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Deforestation at high latitudes could impact monsoons

By Julia Rothchild

Russians don’t usually worry about monsoons. But a new study says maybe they should. Research suggests that deforestation in the far north could significantly impact South Asian monsoon rainfall.

The study, published last month in the Proceedings of the National Academy of Sciences, used an idealized climate model to show how cutting down trees at high latitudes might change monsoon circulations.

The researchers found that heavy deforestation would shift what is called the Intertropical Convergence Zone (ITCZ) towards the south. The ITCZ is a band of clouds and precipitation circling the globe where the northeast and southeast trade winds converge and rise. It hovers near the equator, but migrates hundreds to thousands of miles north and south of the equator during the course of the seasonal cycle. The ITCZ’s movement determines where and when monsoons occur.

The ITCZ lies north of the equator during June, July, August, and September, when the northern hemisphere’s summer occurs and the warm, rising air lies in the northern hemisphere. During that time, monsoons occur north of the equator. In December, January, February, and March, the ITCZ moves south, and showers the southern hemisphere with monsoon rain during its summer.

Deforestation would push the ITCZ south by providing a remote forcing. Cutting down dark green forests exposes land, and bare land reflects more sunlight than the original forests. In other words, deforestation increases the albedo of the Earth’s surface. The result is less solar absorption, and an energy deficit in the northern hemisphere’s high latitude systems. This causes the ITCZ to shift away from the imposed energy sink.

The ITCZ's normal movement north and south of the equator. (Image from Wikipedia.)

The ITCZ’s normal movement north and south of the equator. (Image from Wikipedia.)

The idea that the ITCZ might move to the north or south in response to a high-latitude heat source or sink is not new. Numerous studies have shown that an expansion of reflective ice cover in the northern hemisphere would shift the ITCZ southward. It is thought that the decades-long drought in Africa’s Sahel resulted from a southward shift in Africa’s monsoon precipitation, which was caused by temperature changes in the Atlantic Ocean – cooling north of the equator, and warming south of it. These and other studies relating shifts in tropical precipitation to cross-equatorial gradients in energy sources were reviewed here.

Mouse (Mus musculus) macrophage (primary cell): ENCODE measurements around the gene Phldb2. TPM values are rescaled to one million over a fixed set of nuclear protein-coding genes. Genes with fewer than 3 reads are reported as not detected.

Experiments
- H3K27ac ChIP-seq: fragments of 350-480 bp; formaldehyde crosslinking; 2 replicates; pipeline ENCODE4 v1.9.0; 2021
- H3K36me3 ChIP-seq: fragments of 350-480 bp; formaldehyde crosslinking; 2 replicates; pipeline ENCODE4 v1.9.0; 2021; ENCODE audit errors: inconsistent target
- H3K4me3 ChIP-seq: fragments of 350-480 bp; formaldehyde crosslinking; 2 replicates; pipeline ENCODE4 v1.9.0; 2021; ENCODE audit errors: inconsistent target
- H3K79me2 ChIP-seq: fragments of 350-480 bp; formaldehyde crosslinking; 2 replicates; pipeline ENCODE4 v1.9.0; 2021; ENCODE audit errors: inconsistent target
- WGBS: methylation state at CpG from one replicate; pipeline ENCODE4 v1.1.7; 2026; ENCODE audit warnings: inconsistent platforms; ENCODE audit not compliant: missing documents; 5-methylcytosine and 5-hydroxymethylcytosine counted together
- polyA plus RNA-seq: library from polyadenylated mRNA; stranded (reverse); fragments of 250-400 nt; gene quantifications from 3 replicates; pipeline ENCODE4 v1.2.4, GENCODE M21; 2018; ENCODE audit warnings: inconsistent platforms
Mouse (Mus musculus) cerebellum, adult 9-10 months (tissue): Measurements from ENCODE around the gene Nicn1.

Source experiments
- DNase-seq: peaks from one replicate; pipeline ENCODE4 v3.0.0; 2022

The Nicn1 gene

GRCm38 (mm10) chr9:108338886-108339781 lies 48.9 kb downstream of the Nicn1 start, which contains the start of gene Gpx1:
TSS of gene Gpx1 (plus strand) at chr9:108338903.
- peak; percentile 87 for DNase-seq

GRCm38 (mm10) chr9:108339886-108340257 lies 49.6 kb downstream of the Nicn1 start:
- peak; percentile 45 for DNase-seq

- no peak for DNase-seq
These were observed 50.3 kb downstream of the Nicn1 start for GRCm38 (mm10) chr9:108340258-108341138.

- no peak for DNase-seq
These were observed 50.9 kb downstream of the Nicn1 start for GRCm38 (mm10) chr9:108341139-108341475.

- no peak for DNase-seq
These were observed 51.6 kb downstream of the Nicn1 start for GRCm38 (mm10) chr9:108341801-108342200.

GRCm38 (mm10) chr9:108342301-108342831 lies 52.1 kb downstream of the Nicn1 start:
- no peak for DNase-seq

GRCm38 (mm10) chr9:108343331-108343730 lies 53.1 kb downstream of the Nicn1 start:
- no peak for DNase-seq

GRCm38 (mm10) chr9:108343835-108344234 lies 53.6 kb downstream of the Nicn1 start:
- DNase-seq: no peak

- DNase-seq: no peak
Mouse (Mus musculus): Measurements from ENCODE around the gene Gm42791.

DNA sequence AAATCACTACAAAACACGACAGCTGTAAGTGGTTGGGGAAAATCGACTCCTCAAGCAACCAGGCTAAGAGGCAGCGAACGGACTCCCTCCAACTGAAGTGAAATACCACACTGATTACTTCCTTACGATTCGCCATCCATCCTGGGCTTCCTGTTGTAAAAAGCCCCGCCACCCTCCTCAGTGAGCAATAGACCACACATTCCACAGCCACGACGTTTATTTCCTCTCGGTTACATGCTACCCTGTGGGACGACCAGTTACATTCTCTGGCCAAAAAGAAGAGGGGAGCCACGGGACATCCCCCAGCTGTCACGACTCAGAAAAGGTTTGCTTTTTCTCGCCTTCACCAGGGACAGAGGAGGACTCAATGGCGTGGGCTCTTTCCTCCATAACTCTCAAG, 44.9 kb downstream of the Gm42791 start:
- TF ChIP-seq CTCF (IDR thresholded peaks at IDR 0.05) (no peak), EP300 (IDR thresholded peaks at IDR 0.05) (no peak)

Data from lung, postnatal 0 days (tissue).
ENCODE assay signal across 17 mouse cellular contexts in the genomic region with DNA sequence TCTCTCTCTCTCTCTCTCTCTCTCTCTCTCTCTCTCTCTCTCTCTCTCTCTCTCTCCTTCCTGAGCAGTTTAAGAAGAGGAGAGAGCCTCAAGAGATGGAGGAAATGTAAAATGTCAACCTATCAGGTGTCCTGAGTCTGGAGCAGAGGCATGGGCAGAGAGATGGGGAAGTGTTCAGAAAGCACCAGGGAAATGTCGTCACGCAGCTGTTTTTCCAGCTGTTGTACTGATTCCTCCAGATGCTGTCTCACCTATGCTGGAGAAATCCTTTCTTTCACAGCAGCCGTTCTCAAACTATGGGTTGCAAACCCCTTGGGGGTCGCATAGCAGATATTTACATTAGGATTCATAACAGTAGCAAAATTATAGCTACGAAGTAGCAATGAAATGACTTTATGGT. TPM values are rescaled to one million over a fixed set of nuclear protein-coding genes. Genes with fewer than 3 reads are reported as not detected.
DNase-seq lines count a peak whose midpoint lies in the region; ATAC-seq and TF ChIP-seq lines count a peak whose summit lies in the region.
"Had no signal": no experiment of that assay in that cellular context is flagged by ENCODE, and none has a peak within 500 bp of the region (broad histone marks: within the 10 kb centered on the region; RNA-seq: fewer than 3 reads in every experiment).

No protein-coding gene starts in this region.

A southward shift of the ITCZ would mean that many places in the northern hemisphere that rely on monsoon rains would receive less precipitation. These places include North America, North Africa, and South Asia. In the study’s ideal climate model, northern deforestation causes the rainfall over India in particular to decline by 18%. Correspondingly, the southern hemisphere monsoon regions – South Africa, South America, and Australia – would experience a precipitation increase. It should be noted that the model assumed drastic, major deforestation, in which all trees north of 50 degrees latitude were eliminated and replaced by grasses. But in places that rely on monsoons for life, even a precipitation change of less than 18% would have major impacts on livelihood: droughts and floods plague India when the summer rainfall is only ten percent weaker or stronger than usual.

The study found that far-away deforestation actually has more of an impact on the South Asian monsoon region than does local land surface changes in South Asia. In other words, land changes in India might have less effect on Indian monsoons than deforestation in Russia. We focus on Russia because that particular country has the most forested area of any state on Earth. About 20,000 square kilometers in Russia alone are deforested every year.

A Google Earth map of eastern Russia shows areas of deforestation in red. (Image from The Guardian.)

A Google Earth map of eastern Russia shows areas of deforestation in red. (Image from The Guardian.)

The upshot is that people living in India might have less environmental control over the monsoons than people in Russia. This seems not only unintuitive, but politically inconvenient: the people who may be most affected by northern latitude deforestation – Indians, for example – have little say in its occurrence.

The idea that land surface albedo changes might affect monsoons is not new, and it is unclear whether realistic amounts of deforestation would have an appreciable effect on monsoons. Still, this study emphasizes the truly global nature of climate change issues. Maintaining a climate that is healthy for human populations cannot be accomplished by one country alone.


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